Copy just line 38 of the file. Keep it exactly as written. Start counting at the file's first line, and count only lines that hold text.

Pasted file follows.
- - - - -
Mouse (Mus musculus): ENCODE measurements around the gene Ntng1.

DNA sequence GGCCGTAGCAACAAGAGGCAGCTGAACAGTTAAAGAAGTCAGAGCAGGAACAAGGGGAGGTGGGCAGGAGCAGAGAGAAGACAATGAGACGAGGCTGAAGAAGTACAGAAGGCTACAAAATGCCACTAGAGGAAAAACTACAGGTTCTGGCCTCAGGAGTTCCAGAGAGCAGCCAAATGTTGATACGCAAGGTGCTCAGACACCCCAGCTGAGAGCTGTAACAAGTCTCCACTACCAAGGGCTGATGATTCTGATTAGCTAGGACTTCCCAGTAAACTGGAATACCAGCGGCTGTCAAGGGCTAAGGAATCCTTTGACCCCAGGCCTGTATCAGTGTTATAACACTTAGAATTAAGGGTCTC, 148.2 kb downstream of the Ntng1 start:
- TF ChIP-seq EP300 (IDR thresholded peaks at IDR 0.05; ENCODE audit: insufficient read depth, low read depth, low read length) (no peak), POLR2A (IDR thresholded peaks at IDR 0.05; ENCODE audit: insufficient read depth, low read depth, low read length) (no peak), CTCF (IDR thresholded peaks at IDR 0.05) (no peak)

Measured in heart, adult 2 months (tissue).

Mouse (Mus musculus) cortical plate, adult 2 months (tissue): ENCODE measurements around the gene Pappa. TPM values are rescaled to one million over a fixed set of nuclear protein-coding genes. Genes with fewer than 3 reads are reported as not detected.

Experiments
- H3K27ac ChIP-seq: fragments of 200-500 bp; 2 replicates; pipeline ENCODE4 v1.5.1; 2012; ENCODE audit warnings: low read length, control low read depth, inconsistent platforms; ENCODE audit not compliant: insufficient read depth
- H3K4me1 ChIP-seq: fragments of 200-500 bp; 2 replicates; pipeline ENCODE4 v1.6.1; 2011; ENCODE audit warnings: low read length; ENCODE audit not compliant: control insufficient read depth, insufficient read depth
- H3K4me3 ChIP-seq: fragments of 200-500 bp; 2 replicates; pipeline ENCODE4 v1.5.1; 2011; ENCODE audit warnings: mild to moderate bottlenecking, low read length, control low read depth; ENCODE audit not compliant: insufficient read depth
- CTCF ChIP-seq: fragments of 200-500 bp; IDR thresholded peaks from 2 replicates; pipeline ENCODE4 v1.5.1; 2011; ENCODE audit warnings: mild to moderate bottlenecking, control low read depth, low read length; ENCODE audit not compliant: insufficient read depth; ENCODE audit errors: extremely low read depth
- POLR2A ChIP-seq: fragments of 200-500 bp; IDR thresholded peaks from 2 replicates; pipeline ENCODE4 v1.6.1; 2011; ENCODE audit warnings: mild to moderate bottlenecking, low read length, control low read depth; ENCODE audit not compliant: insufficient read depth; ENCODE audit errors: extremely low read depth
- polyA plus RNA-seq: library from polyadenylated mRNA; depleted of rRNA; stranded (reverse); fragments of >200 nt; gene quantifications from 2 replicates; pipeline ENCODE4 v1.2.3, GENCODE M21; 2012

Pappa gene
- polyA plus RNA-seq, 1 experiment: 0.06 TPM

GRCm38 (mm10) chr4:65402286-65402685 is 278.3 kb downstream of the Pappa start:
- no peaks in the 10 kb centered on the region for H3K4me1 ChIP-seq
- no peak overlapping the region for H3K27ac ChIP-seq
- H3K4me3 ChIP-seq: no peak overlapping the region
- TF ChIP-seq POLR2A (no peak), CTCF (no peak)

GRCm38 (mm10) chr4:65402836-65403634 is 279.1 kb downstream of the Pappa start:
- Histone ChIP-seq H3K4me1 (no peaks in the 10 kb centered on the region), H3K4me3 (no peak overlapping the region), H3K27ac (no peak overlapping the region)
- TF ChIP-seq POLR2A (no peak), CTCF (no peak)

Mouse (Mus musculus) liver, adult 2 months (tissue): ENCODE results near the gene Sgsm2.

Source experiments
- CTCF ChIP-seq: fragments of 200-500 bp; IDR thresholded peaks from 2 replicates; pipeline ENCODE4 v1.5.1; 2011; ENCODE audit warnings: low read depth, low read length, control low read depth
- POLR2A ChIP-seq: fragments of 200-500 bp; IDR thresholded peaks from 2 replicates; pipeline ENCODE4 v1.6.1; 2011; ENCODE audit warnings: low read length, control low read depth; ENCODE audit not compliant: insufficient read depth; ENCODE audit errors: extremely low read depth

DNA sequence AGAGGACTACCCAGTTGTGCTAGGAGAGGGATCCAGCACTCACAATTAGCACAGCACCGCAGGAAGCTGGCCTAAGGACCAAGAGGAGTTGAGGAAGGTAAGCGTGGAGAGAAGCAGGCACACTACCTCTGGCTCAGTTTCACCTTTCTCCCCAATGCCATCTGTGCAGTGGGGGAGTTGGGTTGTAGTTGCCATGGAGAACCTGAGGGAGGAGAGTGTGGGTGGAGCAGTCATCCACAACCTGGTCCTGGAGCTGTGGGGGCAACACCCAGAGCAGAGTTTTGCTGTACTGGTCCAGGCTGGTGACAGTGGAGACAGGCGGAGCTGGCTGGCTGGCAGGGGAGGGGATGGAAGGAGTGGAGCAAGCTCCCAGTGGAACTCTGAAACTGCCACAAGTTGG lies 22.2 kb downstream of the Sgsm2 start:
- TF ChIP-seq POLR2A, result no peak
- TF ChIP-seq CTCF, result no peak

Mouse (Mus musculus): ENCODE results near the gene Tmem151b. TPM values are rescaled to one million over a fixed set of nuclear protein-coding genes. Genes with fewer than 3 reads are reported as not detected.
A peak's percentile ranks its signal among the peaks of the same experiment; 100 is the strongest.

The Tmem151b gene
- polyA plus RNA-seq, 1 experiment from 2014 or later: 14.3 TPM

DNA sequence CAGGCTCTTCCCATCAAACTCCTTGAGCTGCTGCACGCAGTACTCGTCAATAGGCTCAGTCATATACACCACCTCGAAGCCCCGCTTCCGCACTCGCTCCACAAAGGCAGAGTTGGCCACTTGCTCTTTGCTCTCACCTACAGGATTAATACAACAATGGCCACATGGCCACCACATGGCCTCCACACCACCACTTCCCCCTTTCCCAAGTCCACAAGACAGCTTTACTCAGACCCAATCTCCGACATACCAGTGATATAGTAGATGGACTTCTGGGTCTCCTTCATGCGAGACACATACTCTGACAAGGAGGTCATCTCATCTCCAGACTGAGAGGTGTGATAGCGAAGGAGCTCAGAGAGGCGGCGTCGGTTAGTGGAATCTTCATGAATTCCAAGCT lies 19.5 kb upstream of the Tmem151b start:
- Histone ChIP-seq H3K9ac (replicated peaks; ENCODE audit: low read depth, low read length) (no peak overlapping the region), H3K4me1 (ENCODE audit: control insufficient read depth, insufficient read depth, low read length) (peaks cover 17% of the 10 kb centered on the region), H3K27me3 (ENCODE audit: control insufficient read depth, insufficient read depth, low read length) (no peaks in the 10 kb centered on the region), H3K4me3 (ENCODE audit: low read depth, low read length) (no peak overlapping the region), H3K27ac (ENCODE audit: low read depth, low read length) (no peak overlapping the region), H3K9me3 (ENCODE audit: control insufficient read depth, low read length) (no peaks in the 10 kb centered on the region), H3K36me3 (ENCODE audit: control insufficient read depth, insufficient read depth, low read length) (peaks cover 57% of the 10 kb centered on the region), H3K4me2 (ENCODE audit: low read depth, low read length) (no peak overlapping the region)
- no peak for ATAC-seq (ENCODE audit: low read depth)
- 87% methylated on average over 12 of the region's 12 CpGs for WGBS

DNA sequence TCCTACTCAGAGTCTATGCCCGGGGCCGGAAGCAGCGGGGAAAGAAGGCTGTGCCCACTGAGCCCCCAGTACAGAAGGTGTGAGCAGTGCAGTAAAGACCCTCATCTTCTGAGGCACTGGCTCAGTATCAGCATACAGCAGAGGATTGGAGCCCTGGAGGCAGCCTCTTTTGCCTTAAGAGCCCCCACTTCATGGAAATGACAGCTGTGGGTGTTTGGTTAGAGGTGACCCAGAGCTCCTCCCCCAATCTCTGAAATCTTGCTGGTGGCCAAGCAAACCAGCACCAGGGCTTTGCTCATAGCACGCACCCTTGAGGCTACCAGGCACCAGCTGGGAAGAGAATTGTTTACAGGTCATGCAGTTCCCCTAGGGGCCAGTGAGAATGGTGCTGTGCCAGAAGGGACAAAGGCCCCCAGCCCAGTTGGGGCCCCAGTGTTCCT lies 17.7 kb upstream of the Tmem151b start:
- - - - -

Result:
DNA sequence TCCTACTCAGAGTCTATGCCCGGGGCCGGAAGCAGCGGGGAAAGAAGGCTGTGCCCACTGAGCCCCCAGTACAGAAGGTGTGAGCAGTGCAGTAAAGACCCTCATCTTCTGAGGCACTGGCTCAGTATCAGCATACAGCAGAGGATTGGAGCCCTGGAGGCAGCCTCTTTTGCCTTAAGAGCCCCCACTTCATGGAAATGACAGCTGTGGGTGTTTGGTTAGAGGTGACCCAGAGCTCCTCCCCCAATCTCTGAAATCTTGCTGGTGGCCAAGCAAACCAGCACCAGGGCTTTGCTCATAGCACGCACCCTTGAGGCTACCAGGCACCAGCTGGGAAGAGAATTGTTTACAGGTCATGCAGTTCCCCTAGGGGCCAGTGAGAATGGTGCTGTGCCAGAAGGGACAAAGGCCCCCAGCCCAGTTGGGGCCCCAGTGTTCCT lies 17.7 kb upstream of the Tmem151b start: